Vol. 1, No. 19 (November 1, 2008)

The Kosovo question

Guglielmo Verdirame, Dr.
Lecturer in Public International Law
University of Cambridge
On 8 October 2008, the General Assembly of the United Nations adopted resolution 63/3 requesting the International Court of Justice to “render an advisory opinion on the following question:  Is the unilateral declaration of independence by the Provisional Institutions of Self-Government of Kosovo in accordance with international law?” 
The legal basis for the advisory jurisdiction of the International Court of Justice is in Article 96 of the United Nations Charter, which empowers the General Assembly and the Security Council to request opinions from the Court “on any legal question,” while other organs of the UN and specialized agencies may do so only in respect of “legal questions arising within the scope of their activities” when “so authorized by the General Assembly.”  Chapter IV of the Statute of the International Court of Justice and Articles 102-109 of its Rules contain specific provisions on advisory proceedings. 
Since 1946 the Court has rendered 25 Advisory Opinions, including some on important political issues such as South-West Africa (Namibia); Western Sahara; the legality of nuclear weapons; and the consequences of the Wall built by Israel in the Occupied Territories. 
Dismissing the relevance of these pronouncements by the Court would be uninformed – and ill-advised.  However justified the criticism that the enforcement of international law is in some cases exceedingly slow, a pronouncement of the International Court of Justice becomes an inescapable part of the political landscape.  It may not be given immediate effect, but a definitive political solution, if and when it is found, is not going to renege on it: South Africa’s attempt to create a fait accompli in Namibia failed; Morocco’s continued occupation of Western Sahara is still unrecognized, and diplomatic initiatives to end the stalemate have always proceeded on the basis of the legal findings of the Court; and the Israeli Wall has come under attack in Israel’s own courts. 
There can be little doubt that, because of the legal and political significance of the Kosovo question, the Court’s Advisory Opinion will become a landmark in modern international law.  States and international organizations will seek permission to submit written statements to the Court, possibly in even greater numbers than for the Advisory Opinion on the construction of the Wall by Israel in the Occupied Territories.  Strictly speaking, the Court is not obliged to grant permission to intervene to any state or international organization that wishes to do so, but its practice indicates that, particularly in a case of such great resonance and significance as Kosovo, it will accede to any such request.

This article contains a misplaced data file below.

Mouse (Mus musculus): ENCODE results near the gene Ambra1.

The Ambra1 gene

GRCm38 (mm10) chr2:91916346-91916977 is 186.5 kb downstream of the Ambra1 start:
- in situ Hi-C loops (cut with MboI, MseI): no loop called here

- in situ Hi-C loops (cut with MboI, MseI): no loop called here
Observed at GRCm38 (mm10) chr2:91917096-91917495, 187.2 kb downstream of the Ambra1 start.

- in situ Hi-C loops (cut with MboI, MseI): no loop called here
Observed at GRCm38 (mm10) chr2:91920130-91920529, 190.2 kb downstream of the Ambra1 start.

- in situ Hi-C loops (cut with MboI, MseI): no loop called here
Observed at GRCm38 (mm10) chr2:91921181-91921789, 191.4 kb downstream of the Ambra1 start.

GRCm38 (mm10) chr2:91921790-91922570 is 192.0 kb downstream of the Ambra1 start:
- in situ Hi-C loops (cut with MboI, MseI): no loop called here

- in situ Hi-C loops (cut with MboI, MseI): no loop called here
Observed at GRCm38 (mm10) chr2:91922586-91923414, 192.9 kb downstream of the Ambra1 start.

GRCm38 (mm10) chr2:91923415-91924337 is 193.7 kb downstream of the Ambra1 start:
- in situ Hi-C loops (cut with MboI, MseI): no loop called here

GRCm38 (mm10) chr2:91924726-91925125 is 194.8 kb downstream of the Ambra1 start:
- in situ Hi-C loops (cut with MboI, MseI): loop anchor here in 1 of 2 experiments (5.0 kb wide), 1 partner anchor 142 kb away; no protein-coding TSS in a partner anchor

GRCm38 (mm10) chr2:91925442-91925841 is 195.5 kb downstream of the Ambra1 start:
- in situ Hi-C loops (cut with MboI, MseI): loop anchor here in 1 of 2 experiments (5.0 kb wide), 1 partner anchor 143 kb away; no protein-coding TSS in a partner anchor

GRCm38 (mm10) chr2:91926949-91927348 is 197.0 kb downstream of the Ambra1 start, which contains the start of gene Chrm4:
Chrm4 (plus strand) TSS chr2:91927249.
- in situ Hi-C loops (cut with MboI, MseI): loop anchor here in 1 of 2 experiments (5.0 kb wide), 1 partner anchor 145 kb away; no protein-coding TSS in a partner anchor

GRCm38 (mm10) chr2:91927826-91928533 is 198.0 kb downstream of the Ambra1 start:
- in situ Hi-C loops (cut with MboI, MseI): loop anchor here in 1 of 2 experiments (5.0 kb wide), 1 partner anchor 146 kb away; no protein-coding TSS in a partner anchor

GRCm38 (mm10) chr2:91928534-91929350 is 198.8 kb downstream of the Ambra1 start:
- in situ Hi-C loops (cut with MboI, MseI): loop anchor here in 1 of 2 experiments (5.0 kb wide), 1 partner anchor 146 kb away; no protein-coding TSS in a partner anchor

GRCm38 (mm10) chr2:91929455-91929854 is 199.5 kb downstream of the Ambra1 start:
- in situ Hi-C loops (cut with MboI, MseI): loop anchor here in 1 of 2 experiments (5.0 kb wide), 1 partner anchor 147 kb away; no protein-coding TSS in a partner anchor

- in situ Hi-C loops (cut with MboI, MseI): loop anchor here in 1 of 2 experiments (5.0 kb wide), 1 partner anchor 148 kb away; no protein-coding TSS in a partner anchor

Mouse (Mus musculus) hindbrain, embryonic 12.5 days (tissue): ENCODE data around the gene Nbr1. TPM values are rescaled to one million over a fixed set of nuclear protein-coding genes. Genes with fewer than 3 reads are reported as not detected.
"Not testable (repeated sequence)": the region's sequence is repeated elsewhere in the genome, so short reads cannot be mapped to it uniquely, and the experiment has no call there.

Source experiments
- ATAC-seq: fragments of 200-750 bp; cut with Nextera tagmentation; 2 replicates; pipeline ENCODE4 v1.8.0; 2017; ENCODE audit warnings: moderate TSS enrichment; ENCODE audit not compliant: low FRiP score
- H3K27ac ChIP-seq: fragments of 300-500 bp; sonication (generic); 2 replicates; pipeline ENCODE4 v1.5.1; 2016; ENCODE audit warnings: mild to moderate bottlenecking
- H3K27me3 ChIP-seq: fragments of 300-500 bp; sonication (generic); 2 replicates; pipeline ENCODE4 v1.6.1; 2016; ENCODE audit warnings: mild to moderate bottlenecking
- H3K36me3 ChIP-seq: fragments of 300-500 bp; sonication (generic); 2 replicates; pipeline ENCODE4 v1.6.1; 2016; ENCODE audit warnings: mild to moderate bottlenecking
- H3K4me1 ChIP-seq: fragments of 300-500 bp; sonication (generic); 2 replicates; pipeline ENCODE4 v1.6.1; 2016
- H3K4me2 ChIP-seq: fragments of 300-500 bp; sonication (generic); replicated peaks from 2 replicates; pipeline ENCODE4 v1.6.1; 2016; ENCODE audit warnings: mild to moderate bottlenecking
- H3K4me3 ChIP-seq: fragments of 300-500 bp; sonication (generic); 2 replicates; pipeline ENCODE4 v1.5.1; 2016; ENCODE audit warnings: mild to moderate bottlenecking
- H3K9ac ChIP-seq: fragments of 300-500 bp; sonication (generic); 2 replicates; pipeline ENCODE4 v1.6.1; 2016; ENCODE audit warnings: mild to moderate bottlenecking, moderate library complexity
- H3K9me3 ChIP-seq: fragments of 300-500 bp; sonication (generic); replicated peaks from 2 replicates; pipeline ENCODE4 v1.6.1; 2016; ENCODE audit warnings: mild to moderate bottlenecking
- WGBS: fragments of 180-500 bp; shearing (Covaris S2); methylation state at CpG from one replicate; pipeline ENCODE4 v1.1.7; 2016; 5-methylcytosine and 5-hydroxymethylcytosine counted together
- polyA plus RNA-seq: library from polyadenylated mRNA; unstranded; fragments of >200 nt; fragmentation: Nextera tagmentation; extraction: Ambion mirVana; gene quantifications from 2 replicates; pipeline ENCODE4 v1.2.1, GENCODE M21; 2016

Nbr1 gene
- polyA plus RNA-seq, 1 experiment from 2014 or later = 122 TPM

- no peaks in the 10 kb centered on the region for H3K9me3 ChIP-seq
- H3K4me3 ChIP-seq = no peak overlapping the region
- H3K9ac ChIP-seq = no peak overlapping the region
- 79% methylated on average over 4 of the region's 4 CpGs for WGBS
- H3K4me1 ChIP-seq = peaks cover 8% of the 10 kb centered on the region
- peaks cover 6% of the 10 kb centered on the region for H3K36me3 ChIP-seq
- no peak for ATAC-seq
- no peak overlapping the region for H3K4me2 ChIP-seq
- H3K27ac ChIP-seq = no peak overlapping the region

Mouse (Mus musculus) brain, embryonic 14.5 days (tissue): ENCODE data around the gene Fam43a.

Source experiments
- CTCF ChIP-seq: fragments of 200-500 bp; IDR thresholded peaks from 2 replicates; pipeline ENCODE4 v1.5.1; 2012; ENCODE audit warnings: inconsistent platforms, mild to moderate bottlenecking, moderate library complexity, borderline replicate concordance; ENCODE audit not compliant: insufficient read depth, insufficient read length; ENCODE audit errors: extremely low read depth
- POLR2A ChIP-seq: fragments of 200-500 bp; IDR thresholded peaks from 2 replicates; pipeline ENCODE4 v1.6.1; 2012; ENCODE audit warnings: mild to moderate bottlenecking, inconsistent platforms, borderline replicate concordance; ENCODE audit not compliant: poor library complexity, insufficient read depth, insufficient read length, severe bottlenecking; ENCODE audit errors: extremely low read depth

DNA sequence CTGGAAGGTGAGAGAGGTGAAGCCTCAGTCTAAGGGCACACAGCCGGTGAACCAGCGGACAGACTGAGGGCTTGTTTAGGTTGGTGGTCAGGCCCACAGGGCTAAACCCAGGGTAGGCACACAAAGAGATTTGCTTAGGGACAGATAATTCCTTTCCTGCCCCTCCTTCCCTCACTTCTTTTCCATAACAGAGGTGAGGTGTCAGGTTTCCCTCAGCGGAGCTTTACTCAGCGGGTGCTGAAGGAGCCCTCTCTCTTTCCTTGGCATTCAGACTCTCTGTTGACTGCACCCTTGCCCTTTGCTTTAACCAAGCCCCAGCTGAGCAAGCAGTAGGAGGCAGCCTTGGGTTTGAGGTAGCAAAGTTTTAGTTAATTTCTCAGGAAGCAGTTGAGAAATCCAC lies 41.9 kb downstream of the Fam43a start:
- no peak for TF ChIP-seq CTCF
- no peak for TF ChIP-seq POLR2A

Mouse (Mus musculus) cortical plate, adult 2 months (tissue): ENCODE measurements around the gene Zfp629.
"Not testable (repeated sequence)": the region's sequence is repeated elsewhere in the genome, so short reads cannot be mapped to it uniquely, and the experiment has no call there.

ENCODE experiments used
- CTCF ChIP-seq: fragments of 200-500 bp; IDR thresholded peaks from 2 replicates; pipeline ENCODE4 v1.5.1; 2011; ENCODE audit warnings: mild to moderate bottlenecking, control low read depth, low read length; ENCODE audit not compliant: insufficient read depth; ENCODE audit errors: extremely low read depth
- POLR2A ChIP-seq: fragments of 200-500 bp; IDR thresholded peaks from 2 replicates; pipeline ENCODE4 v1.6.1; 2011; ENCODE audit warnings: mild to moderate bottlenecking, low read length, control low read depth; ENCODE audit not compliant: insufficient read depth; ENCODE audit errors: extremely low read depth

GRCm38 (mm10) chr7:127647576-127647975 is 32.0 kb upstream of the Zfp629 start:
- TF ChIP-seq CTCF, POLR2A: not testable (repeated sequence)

The Kosovo Opinion has the potential to affect any state confronting a secession, although it is probable that the Court will try to avoid a definitive ruling on the law governing secession.  States intervening in favor of the legality of the Kosovo declaration are likely to underplay its impact on other secessionist claims, emphasizing its exceptional and even unique nature.  Some of those intervening against it may still opt for a similar strategy, encouraging the Court to adopt a very narrowly-focused pronouncement.  Other states may however submit that the similarities between Kosovo and other secessions are such that any answer given by the Court will have wide and dangerous repercussions the world over – a risky strategy, perhaps, the aim of which would be to frighten the Court into a conservative position. 
Interestingly, the question itself mentions neither secession nor recognition by other states; nor does it more generally request the Court to consider the legal consequences of the secession.  It focuses instead on the compatibility with international law of the declaration of independence by the “Provisional Institutions of Self-Government of Kosovo.”  The premise of the question is that those Provisional Institutions were an international legal person subject to international rights and duties.  The determination of the specific rights and duties of such a sui generis entity is not however an easy task, and much argument is likely to turn on this point.
A variety of approaches to the legal question put to the Court in this case is thus possible.  No doubt many states are at present reflecting on it, receiving advice from lawyers in their foreign ministries and outside in order to weigh the pros and cons of making a written submission to the Court, and, if so, to decide which particular submissions would accord with foreign policy and national interest.
Is there a risk that the Opinion of the International Court of Justice could have a negative impact on Azerbaijani interests in Nagorno-Karabakh?  The risk is there, but probably it is not significant.  The Court is likely to be very sensitive to states’ concerns about secessions, and keen to preserve the principle of territorial integrity.  Nevertheless, much depends on how the relevant parties choose to articulate their case, and what written submissions are received by the Court.  Moreover, while the risk may be limited, what is at stake is of fundamental importance.